India is aiming to speed up economic growth to 9% over the next five years, a pace that would put it on track to move from being the world’s 10th largest economy to No. 3 by 2025. This equates to the second fastest growth of any major economy, and makes India one of the fastest growing in the world over the past two decades.
It is also home to 18% of the world’s population, living off 2.4% of the world’s land area. In this context, one might ask what are the throughputs being used to feed and build the country, and how sustainable can these growth rates be? To answer questions of sustainable growth, we must first explore what we mean by growth, and then dissect the sustainable part—that ubiquitous word with ever-less meaning.
So, what do we mean by growth? Generally speaking, in this context, the conversation is focused around economic growth, and for several decades, growth in gross domestic product (GDP) has been the primary goal of economic and development policy. The appropriateness of growing GDP as a measure of success is now seriously in question.
If we look at a classical definition of GDP, it measures particular types of economic activity within a specific country. As a measure, GDP is convenient as it is measured frequently, widely and consistently, allowing it to be calculated often (usually quarterly), used as a benchmark across nearly every country of the world, and calculated in the same way in each of these geographies.
Photo: Hemnay Mishra/Mint
GDP can be and often is used as a proxy (rather than a direct measure) of the standard of living because as standards of living increase, GDP generally increases. There are, however, shortcomings.
Firstly, GDP per capita is not a measurement of the standard of living of an economy, and was never actually designed to be so. In 1934, the economist Simon Kuznets wrote in a report to the US Congress, “The welfare of a nation can, therefore, scarcely be said to be inferred from a measure of national income...”
Secondly, there are several limits to using GDP to judge the health of an economy and in particular to measure the health of an economy over the long term. GDP does not measure wealth distribution or the grey or black markets, barter economy and subsistence production.
Thirdly, if the aim of an economy is to produce sustainable growth, then GDP is a measure focused on throughput of materials, capital and labour rather than the outcome of better lives. In this case, GDP is actually a perverse measurement as it treats a loss of ecosystem services as a benefit rather than a loss. Deforestation increases GDP in the short term, as does war, neither of which is a benefit to the long-term health of an economy or its individuals.
So, if how we define growth is up in the air in our exploration of sustainable growth, then what do we mean by “sustainable”?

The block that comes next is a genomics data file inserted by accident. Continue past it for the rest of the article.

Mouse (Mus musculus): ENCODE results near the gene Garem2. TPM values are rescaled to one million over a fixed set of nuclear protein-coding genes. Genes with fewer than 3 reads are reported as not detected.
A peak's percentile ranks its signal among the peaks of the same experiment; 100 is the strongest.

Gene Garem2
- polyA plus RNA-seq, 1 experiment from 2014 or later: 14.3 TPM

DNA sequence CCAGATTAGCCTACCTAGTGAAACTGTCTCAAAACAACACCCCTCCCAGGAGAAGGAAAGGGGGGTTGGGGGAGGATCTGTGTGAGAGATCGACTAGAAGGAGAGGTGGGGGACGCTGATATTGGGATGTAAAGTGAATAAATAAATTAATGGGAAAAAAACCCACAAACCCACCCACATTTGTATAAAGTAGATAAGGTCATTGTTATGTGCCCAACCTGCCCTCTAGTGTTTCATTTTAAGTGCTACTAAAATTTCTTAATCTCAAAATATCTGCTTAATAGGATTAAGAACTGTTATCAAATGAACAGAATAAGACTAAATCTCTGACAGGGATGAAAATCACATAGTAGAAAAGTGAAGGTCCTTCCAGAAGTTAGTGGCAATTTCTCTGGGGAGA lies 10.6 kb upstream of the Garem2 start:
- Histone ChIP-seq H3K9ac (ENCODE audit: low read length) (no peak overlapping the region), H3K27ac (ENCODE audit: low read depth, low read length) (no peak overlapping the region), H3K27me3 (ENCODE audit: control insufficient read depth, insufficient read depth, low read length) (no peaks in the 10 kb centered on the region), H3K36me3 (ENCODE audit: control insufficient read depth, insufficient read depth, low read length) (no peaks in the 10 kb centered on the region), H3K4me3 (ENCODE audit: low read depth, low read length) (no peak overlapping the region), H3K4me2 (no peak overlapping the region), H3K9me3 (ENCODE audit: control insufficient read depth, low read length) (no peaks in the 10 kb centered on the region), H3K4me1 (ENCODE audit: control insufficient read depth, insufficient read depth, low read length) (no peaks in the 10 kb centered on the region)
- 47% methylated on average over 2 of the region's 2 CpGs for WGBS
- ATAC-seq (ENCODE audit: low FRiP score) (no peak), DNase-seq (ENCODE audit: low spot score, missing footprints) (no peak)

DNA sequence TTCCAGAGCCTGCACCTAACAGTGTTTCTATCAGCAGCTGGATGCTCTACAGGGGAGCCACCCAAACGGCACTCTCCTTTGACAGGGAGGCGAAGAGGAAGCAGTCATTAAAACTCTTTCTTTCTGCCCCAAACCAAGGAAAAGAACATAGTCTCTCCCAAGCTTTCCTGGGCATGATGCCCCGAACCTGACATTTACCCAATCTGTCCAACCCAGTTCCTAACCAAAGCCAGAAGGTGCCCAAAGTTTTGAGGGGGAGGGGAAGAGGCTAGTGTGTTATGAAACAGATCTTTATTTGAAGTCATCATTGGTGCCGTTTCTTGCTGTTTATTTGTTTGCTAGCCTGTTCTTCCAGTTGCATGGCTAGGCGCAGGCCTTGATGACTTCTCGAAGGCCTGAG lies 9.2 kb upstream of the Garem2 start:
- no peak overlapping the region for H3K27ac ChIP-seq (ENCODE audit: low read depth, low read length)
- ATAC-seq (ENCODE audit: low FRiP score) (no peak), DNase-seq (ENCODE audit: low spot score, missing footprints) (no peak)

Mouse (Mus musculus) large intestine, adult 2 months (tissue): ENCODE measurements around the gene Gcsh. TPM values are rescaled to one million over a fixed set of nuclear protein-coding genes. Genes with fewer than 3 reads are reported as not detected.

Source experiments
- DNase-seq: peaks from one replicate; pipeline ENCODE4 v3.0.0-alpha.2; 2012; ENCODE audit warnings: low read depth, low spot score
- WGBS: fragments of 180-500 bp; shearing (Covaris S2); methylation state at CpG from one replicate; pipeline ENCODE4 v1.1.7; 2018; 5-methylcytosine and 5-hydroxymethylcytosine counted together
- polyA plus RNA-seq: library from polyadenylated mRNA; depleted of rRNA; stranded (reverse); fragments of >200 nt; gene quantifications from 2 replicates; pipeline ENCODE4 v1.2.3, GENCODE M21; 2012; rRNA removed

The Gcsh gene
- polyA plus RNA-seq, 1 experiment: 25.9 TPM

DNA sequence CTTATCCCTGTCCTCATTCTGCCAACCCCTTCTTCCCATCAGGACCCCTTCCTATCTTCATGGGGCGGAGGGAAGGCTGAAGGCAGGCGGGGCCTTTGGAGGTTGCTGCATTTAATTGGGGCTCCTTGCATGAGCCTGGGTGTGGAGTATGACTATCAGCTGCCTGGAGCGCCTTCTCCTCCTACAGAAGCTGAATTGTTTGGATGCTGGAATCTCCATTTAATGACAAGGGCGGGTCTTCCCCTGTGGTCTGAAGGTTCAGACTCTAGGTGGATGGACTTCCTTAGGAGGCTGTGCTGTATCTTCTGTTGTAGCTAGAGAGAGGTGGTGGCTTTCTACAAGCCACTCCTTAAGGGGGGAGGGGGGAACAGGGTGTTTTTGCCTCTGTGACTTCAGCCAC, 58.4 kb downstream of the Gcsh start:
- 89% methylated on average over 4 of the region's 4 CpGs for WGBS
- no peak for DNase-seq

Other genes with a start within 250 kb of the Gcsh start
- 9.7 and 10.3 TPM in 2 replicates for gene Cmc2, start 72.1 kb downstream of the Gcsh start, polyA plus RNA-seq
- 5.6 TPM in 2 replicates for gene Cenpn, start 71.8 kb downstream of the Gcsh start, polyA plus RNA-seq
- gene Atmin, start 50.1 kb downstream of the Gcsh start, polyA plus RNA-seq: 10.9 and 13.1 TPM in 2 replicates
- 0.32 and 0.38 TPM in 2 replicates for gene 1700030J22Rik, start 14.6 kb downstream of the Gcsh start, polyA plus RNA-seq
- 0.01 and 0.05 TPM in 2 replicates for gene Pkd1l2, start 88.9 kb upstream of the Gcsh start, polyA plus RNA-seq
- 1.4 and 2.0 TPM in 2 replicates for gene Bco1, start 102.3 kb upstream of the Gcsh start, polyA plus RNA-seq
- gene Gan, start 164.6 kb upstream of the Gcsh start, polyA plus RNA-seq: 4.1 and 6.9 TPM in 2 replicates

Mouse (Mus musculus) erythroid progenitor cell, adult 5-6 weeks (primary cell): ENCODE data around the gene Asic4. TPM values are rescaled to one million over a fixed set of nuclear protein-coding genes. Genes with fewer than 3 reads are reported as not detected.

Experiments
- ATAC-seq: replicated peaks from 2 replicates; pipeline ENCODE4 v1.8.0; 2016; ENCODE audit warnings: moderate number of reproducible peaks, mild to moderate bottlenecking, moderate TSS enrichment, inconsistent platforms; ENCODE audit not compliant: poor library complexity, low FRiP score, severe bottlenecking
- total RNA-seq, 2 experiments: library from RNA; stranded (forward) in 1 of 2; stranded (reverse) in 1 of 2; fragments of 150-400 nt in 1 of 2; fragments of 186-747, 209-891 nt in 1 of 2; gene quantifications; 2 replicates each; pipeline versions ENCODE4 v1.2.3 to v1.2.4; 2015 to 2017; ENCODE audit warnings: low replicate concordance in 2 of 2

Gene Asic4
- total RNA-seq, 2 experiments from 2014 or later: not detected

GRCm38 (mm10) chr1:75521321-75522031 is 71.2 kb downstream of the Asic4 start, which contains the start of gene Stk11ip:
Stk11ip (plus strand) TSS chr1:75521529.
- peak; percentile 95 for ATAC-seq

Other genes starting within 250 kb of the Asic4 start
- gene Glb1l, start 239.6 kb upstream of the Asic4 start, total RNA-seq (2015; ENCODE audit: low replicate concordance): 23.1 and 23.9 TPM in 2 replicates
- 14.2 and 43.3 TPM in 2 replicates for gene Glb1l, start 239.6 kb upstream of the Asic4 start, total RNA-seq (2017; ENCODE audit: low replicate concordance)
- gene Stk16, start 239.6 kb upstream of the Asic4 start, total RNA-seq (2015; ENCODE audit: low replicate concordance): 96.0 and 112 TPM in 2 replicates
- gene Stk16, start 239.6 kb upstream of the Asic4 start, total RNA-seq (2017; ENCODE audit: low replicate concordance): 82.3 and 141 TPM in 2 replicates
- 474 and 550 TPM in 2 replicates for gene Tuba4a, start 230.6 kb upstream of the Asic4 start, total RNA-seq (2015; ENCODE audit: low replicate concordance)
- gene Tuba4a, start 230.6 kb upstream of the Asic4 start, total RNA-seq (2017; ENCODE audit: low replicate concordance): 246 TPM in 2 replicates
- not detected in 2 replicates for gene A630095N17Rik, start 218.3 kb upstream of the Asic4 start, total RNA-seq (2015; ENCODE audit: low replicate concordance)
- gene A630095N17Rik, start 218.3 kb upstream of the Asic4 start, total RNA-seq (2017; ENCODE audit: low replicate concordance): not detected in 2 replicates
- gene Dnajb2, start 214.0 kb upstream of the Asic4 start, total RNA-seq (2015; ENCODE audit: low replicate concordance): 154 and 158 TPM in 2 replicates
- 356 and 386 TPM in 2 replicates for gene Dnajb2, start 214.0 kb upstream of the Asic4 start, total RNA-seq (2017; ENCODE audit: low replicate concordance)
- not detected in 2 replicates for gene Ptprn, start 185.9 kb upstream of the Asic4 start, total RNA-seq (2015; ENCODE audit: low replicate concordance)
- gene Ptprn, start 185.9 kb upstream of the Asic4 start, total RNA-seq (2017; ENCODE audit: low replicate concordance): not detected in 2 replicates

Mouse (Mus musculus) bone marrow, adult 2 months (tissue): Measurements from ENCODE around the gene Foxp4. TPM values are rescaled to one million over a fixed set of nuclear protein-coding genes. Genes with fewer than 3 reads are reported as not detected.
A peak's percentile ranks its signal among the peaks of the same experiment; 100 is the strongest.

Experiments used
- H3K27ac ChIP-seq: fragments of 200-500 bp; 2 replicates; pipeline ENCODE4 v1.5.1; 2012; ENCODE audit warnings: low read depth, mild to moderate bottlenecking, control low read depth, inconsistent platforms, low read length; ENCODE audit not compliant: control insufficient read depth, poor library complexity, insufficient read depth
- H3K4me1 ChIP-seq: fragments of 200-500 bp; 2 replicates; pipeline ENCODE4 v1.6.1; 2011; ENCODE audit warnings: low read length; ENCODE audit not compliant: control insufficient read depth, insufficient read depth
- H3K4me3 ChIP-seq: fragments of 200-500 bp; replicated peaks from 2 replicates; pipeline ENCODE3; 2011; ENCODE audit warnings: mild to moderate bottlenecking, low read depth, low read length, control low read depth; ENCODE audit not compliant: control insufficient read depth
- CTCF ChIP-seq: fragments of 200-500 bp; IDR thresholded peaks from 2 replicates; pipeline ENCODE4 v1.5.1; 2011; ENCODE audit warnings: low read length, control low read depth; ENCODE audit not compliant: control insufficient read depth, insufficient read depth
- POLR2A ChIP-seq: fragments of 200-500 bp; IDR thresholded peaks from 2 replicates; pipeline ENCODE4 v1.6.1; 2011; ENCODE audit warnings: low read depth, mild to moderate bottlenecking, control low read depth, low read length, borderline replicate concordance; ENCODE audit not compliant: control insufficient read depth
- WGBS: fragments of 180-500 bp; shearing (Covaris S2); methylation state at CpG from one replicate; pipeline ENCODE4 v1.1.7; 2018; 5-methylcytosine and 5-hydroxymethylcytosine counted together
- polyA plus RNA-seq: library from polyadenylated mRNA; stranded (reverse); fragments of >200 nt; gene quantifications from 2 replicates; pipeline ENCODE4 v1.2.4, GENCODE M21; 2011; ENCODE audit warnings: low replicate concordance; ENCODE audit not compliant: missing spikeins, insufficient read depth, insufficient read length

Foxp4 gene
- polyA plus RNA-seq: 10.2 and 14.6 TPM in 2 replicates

There is a classic definition of sustainable development: “development that meets the needs of the present without compromising the ability of future generations to meet their needs”. Whether one has an environmental bone in one’s body or not, this is a sensible definition of development, sustainable or otherwise. Ten years ago, at the Johannesburg Earth Summit, an African elder defined sustainable development as “enough for all forever”.
For the first time in 30 years, the World Economic Forum has attempted to integrate sustainability measures into its Global Sustainability Report. If measures such as resource use and pollution were to be incorporated into the rankings, India would fall more than 10 spots from 56th place.
As part of this exploration, seven new quantifiable variables were consulted, in addition to the 10 original ones. These new variables are health, primary education, social cohesion, environmental policy, resource efficiency, management of renewable resources and environmental degradation.
In the short term, each of these variables could be considered a cost, but few would argue that they are costs in the long term. It is interesting to consider, in the first instance, that these have not been considered in an assessment of global competitiveness for the past 30 years. Similarly, they have generally not been considerations for governments or business when making investment choices for the past decades (or century, for that matter.)
Many of these variables are the same issues that are included under the umbrella of the Millennium Development Goals. Perhaps if the world takes a different view of sustainability, which encompasses more than just the environment, then new quantifiable variables such as these can be used to track society’s progress over the long term.
To return to economist Kuznets, who won the Nobel Prize in 1971, he also stated that, “Goals for more growth should specify more growth of what and for what.” To that we could also add “for how long”.
India is certainly not the only economy with sustainable growth challenges, but as the world’s largest democracy, it has an obligation to the long-term quality of life of its citizens.
Perhaps, rather than looking for aspiration in the US where the quest for quantity reigns, India might look to its tiny neighbour to the north, Bhutan, one of the world’s youngest democracies, to explore how measuring gross national happiness can lead to better quality of life and more sustainable growth.